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Eight of the 24 U. S. Senate candidates appear during a forum sponsored by the La. Association of Health Plans at the Country Club of Louisiana on Wednesday August 3, 2016. From left, Charles Boustany, Foster Campbell, Joseph Cao, Caroline Fayard, moderator Chuck Kleckley, John Fleming, Troy Hebert, John Kennedy and Joshua Pellerin.

Advocate staff photo by BILL FEIG

Five candidates in the crowded race for Louisiana's open U.S. Senate seat have been invited to take part in a debate hosted by the Council for a Better Louisiana ahead of the Nov. 8 election.

Of the 24 candidates on the ballot, Republicans U.S. Rep. Charles Boustany, Public Service U.S. Rep. John Fleming and state Treasurer John Kennedy and Democrats Commission Foster Campbell and attorney Caroline Fayard met the criteria needed to receive invitations. Benchmarks included campaign organization, polling and fundraising markers.

The debate is scheduled for 7 p.m. Oct. 18 at Louisiana Tech University in Ruston and will air on Louisiana Public Broadcasting channels across the state.

Here's the official criteria CABL says it used to winnow the field down to five:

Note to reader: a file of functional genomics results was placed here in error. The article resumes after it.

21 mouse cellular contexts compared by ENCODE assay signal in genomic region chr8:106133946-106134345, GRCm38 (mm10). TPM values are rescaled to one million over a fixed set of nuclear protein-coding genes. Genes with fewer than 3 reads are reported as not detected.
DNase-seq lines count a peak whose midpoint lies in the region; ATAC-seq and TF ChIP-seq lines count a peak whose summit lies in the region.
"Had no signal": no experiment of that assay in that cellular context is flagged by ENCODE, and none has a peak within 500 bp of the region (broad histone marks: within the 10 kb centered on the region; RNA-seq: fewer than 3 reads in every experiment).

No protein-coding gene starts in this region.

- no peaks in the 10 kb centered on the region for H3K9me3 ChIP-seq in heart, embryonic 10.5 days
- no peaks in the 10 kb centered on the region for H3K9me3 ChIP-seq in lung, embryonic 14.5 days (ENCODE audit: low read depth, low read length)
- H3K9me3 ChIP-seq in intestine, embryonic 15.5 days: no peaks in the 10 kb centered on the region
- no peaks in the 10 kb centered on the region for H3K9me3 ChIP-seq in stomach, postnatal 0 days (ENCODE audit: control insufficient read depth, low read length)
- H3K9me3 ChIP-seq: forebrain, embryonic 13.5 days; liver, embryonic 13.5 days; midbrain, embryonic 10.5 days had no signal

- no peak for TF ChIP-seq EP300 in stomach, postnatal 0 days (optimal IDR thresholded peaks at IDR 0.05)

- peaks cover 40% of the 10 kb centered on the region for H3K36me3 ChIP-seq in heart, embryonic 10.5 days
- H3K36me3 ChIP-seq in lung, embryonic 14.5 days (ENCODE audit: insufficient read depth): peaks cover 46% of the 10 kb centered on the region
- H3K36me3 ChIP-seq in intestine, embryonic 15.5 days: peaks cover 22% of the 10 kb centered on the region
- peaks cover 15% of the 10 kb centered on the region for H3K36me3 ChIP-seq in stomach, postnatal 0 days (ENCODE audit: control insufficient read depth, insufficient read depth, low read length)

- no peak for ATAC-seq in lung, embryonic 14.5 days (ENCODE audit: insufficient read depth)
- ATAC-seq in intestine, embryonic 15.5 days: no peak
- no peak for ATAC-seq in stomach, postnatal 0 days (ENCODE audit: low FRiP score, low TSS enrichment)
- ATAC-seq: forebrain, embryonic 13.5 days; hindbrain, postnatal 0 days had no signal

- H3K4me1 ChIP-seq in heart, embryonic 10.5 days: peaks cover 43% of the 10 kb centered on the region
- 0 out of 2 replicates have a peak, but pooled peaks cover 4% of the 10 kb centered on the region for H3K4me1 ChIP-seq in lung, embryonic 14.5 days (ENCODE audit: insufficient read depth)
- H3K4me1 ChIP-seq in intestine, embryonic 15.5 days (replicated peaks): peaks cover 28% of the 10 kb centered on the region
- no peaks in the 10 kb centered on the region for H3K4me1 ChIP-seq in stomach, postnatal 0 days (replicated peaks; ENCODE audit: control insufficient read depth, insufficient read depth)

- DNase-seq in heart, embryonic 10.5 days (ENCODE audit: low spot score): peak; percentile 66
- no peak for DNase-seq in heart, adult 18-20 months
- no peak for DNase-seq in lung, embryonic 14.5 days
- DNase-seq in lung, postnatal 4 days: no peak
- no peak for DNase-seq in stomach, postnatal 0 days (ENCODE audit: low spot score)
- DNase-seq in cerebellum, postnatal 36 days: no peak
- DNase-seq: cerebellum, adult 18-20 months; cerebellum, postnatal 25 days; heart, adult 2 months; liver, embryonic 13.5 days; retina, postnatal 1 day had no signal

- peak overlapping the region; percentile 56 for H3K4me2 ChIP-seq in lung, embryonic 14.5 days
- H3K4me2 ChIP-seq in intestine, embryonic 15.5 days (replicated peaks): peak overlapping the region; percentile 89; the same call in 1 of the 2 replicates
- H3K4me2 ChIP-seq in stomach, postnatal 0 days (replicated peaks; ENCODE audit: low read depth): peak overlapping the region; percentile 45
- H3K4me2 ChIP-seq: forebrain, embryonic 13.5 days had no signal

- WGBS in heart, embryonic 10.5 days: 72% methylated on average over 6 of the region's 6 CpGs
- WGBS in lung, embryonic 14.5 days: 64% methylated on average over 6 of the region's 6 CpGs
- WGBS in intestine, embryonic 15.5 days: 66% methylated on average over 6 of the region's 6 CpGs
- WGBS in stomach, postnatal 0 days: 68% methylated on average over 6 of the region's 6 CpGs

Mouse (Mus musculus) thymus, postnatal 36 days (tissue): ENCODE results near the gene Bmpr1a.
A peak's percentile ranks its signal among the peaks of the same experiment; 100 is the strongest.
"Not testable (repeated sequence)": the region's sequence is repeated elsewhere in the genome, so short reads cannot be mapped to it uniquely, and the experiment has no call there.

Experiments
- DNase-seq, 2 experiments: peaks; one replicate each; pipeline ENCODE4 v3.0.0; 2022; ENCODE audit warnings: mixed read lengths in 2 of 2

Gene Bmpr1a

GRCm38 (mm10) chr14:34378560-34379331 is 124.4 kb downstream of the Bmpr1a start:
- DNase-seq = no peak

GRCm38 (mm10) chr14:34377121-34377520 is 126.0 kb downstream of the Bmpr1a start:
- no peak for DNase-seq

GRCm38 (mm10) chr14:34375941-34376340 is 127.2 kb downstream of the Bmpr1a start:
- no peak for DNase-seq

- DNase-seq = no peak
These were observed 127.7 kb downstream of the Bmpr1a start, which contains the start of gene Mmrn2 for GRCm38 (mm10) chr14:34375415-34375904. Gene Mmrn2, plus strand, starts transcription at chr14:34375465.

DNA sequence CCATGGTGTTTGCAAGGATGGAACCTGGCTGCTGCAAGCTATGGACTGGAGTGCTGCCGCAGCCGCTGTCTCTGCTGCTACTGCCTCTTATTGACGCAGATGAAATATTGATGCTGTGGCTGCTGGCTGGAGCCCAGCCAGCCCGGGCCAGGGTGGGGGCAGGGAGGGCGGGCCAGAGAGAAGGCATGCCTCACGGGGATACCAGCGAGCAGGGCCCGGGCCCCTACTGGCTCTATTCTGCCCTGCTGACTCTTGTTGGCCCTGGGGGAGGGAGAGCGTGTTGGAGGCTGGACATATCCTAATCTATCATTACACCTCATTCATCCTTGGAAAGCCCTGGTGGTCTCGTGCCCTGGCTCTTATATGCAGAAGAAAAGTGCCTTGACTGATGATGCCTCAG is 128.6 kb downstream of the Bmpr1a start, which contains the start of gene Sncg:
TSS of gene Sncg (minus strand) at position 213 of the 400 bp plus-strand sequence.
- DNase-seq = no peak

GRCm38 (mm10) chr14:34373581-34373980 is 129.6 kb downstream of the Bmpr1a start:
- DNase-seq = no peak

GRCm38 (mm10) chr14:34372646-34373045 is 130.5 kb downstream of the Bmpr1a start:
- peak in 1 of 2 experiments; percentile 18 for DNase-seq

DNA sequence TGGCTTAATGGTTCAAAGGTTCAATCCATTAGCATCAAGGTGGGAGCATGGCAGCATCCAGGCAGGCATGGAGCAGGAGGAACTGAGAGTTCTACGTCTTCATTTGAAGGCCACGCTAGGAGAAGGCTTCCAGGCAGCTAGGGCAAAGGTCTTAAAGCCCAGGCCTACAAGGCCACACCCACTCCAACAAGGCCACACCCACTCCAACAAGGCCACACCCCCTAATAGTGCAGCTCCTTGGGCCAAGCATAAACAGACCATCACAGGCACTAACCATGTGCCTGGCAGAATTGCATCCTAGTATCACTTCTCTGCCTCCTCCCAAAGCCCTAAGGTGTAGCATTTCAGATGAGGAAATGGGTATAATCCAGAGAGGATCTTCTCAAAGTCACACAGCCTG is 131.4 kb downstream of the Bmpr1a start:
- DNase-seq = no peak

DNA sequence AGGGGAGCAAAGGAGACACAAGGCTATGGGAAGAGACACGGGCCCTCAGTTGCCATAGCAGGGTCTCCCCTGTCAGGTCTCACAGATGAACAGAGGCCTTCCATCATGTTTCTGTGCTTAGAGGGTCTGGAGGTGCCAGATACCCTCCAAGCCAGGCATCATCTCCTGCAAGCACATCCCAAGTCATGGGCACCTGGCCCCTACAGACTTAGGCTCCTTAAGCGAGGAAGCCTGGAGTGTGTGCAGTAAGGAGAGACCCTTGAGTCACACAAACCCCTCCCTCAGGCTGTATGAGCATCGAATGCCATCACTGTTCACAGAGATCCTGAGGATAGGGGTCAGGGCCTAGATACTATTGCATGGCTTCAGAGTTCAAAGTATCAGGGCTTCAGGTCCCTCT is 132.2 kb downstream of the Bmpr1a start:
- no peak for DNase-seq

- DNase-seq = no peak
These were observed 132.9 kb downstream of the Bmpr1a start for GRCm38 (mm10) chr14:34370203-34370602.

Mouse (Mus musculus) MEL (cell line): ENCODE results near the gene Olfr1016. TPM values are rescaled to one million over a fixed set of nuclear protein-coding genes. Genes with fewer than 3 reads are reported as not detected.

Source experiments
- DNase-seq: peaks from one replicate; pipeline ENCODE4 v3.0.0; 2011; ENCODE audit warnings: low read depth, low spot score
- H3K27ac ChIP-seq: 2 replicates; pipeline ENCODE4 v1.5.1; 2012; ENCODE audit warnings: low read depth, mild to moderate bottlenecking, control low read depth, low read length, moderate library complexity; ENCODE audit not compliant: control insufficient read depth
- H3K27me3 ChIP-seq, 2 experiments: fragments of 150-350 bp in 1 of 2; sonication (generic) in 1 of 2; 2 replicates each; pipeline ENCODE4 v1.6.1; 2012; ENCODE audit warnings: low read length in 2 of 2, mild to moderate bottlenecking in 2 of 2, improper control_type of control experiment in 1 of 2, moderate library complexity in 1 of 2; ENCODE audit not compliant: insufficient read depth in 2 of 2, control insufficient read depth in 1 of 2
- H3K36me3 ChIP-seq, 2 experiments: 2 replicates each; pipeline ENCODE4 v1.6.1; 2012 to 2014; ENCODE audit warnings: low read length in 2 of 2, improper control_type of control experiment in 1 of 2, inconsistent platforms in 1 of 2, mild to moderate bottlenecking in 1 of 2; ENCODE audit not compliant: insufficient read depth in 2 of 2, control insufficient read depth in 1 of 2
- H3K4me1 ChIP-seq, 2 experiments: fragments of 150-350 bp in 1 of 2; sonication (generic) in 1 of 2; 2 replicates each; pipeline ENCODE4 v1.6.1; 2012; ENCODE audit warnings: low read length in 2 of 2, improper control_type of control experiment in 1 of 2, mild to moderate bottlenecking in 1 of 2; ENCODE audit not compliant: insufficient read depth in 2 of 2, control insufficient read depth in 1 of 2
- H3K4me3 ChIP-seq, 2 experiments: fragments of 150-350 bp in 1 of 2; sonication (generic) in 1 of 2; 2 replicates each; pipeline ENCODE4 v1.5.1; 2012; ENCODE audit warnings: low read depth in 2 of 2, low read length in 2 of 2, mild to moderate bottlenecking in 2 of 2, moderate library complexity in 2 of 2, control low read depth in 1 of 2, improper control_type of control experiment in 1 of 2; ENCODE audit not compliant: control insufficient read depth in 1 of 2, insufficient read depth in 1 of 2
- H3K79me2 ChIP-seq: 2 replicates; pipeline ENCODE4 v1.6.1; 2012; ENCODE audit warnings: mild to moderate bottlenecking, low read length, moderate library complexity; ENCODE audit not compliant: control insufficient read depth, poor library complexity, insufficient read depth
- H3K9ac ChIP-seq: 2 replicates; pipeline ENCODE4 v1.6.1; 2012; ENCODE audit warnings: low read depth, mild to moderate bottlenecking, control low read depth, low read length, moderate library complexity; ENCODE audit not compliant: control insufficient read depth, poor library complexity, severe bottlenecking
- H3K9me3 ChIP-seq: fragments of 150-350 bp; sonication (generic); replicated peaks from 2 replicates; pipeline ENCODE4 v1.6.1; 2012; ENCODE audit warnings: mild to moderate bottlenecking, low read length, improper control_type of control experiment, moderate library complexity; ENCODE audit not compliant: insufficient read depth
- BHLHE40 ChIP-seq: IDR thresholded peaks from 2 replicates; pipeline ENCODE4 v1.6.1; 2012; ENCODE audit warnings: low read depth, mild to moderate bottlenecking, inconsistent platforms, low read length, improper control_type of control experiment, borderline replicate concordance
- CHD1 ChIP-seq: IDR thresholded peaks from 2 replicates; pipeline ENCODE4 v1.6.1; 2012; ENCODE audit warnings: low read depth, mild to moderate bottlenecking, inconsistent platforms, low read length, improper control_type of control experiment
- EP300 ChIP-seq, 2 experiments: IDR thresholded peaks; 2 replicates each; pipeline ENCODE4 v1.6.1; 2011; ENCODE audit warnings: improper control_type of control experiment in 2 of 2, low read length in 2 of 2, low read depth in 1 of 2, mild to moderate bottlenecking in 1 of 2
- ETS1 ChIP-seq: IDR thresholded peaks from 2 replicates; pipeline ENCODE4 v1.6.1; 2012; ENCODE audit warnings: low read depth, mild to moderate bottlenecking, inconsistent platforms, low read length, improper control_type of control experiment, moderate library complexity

• Have established a campaign committee with a treasurer and campaign staff, and filed campaign finance reports with the Federal Election Commission prior to the debate AND
  • Polled at least 5% in a nonpartisan or news media poll recognized by CABL released after qualifying AND
  • Raised at least $1 million in campaign funds prior to the debate. Since the next deadline for campaign finance filing is not until October 15, candidates who meet the polling criteria and send CABL an affidavit certified by an official with the campaign that they have raised the required campaign contributions will be invited to participate pending the filing of the official report.

Candidates who didn't make the cut include retired Air Force Col. Rob Maness, former Congressman Joseph Cao and former Ku Klux Klan leader David Duke, all Republicans.

The election is to replace U.S. Sen. David Vitter, a Republican who isn't seeking re-election. A runoff will take place on Dec. 10 if no candidate gets more than 50 percent of the vote in November.

Follow Elizabeth Crisp on Twitter, @elizabethcrisp.